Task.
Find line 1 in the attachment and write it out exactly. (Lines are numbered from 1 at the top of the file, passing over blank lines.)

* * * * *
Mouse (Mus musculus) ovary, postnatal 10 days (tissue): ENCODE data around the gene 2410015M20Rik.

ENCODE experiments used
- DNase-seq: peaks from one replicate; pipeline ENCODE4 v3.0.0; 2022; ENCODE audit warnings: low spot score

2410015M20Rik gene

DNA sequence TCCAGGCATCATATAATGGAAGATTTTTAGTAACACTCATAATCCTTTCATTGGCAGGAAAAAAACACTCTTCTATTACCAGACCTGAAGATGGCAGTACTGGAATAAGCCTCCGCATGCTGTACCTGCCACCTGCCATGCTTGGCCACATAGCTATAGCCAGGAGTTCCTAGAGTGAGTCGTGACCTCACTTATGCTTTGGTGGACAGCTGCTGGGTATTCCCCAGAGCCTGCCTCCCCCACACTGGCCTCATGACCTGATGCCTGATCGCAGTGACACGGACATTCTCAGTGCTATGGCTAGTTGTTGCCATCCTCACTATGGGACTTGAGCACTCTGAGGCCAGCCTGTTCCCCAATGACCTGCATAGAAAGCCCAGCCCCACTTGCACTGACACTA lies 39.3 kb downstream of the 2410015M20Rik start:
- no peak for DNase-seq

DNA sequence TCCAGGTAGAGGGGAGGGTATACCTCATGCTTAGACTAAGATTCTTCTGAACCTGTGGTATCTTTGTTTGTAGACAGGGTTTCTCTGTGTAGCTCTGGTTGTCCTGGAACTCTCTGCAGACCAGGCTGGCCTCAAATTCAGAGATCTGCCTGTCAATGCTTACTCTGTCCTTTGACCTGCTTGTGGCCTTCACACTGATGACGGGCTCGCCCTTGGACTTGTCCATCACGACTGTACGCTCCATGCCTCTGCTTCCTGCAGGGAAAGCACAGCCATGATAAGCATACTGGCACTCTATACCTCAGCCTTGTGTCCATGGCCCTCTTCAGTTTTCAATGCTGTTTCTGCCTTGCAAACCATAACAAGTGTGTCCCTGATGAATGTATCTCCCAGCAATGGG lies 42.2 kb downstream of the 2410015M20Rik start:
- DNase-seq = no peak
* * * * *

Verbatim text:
Mouse (Mus musculus) ovary, postnatal 10 days (tissue): ENCODE data around the gene 2410015M20Rik.